Things that bother me:

  1. People that walk too slowly and insist upon taking up the whole sidewalk.
  2. People that talk in movie theaters.
  3. People that talk in class.
  4. People that cannot figure out the proper use of the noble apostrophe.
  5. People that drive up behind me at a stoplight and pull in so close that all I can see in my rear-view mirror is an angry, bug-splattered grill.
  6. People that think I am their best friend just because I tolerate them.
  7. People that tell me I should smile more often.
  8. People that insist upon giving me a backrub while they talk to me.

On second thought, I could probably narrow that list down to one item: people.

I have never been a particularly social person, and I find small-talk difficult.  Ask me "What do you think about black holes?" or "What are your thoughts about mythology?" and I could talk with you for hours.  Ask me "How are you?" or "Did you watch the Oscars last night?" and our conversation is doomed to die within a minute, with few exceptions.

I am an introvert.  Both of my parents are introverts.  A sizable portion of my friends are introverts.  Sometimes a small group of us can sit at the same table for our entire fifty-minute lunch period without exchanging a single syllable.  Add one extravert, however, and we can become one of the louder tables in the cafeteria.

*    *    *

I live in a tourist town.  Our tallest building is a hotel.

They swoop in during the summer, clad in dorky shorts, Hawaiian print shirts, baseball caps, and knee-length white socks worn under their Velcro-strap sandals.  Often, they have large, bulky cameras strung around their necks like horrendous necklaces, and supremely-unhelpful illustrated maps folded up and sticking out of their back pockets.  The most prominent among them are over sixty and come from California, but there are also student groups from elsewhere in the region and occasional groups of foreigners (mostly, it seems, Japanese, for some peculiar reason).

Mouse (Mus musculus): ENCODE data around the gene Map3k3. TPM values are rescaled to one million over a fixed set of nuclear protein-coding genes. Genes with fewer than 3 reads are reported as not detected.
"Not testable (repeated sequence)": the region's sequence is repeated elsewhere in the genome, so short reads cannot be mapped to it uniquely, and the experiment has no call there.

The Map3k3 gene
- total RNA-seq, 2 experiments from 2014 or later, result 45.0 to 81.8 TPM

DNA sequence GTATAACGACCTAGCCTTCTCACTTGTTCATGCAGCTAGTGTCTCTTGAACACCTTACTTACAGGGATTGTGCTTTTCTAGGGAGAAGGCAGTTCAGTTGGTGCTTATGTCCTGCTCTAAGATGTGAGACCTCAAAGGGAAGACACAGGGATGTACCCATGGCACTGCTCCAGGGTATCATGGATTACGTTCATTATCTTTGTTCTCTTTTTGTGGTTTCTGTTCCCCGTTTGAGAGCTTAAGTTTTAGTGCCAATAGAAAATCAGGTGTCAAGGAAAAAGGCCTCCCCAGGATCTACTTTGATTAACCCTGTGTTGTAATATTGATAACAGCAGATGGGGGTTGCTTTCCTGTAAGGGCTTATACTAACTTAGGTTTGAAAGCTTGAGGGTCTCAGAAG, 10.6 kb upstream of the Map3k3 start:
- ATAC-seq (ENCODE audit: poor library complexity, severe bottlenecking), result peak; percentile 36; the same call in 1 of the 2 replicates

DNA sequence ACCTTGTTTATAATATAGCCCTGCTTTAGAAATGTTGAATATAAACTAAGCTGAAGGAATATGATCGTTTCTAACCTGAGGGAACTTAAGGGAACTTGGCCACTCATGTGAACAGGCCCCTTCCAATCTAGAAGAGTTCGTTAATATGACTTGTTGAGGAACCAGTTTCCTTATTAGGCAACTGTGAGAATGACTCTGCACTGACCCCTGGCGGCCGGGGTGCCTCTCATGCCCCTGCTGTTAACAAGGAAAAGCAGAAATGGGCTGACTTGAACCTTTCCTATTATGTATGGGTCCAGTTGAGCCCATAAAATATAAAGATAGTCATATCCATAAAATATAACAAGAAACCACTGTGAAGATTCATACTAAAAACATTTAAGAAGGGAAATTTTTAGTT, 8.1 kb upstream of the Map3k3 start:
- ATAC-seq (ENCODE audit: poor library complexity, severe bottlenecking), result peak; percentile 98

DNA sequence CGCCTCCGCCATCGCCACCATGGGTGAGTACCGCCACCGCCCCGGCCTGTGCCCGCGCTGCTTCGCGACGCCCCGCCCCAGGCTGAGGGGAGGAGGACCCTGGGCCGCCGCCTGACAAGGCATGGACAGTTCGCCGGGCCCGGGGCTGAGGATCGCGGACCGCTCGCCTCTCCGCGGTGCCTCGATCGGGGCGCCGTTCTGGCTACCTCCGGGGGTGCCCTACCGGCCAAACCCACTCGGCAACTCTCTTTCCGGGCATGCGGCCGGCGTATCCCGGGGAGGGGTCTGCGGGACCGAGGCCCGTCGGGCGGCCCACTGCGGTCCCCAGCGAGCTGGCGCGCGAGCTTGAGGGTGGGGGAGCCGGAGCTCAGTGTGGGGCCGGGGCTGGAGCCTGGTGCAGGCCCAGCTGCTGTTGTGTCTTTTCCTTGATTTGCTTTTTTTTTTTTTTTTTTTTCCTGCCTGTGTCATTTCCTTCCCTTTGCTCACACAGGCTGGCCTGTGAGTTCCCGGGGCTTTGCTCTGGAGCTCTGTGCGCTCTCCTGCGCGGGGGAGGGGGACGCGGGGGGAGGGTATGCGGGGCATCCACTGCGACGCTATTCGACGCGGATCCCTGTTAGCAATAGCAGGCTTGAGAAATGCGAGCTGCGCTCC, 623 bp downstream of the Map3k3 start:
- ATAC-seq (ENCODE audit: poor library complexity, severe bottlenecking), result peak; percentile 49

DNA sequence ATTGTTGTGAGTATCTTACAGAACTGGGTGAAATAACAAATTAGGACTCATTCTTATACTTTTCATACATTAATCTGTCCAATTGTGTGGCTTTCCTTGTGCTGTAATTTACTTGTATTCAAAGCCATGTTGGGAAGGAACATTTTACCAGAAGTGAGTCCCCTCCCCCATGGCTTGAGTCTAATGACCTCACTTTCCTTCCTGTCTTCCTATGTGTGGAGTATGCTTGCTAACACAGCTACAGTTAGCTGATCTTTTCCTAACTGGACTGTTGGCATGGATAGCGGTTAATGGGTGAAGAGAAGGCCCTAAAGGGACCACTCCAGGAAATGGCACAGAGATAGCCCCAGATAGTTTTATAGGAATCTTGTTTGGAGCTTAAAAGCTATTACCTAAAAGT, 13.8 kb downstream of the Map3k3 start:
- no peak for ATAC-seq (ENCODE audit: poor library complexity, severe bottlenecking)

They wander in small herds about the sidewalks, stopping to look in shop windows, ignorant of the fact that they are impeding the way for locals.  Some of us have places to be, you know.

*    *    *

Fewer than 1000 students attend my high school.  The campus is a collection of somewhat unsightly brown buildings with red roofs.  Considering that it is a public school, it really is not so bad, despite its dismal appearances.   Yes, there are some awful teachers, and yes, I would rather skip and stay at home, but in all, it is a good school.  One of the best in the nation, as our principal likes to remind us.

There is a bit of social stratification among the student body, but it is mostly a matter of choice.  The lines are set by where a person sits at lunch.  Wanna-be popular people and jocks hang around the Upper Quad, weirdos and people-who-don't-care sit on the Lower Quad, theatre people congregate in the glass-walled theatre lobby, musicians go to the band/orchestra room, and nerds go into the Commons even on sunny days.  The genuinely popular people usually go off-campus for lunch.

The End

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